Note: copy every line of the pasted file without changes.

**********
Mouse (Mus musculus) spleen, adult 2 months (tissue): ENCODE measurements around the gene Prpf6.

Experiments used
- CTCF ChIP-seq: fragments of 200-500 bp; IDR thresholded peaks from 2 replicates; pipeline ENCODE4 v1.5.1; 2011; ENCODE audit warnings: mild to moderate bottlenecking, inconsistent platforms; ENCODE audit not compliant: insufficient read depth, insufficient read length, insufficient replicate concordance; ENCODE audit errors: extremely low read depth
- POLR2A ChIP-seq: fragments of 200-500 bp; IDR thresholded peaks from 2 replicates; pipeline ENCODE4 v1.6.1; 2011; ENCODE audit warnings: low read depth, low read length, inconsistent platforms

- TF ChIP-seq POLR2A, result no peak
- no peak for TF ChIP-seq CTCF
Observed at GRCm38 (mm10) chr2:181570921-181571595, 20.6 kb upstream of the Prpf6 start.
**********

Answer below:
Mouse (Mus musculus) spleen, adult 2 months (tissue): ENCODE measurements around the gene Prpf6.

Experiments used
- CTCF ChIP-seq: fragments of 200-500 bp; IDR thresholded peaks from 2 replicates; pipeline ENCODE4 v1.5.1; 2011; ENCODE audit warnings: mild to moderate bottlenecking, inconsistent platforms; ENCODE audit not compliant: insufficient read depth, insufficient read length, insufficient replicate concordance; ENCODE audit errors: extremely low read depth
- POLR2A ChIP-seq: fragments of 200-500 bp; IDR thresholded peaks from 2 replicates; pipeline ENCODE4 v1.6.1; 2011; ENCODE audit warnings: low read depth, low read length, inconsistent platforms

- TF ChIP-seq POLR2A, result no peak
- no peak for TF ChIP-seq CTCF
Observed at GRCm38 (mm10) chr2:181570921-181571595, 20.6 kb upstream of the Prpf6 start.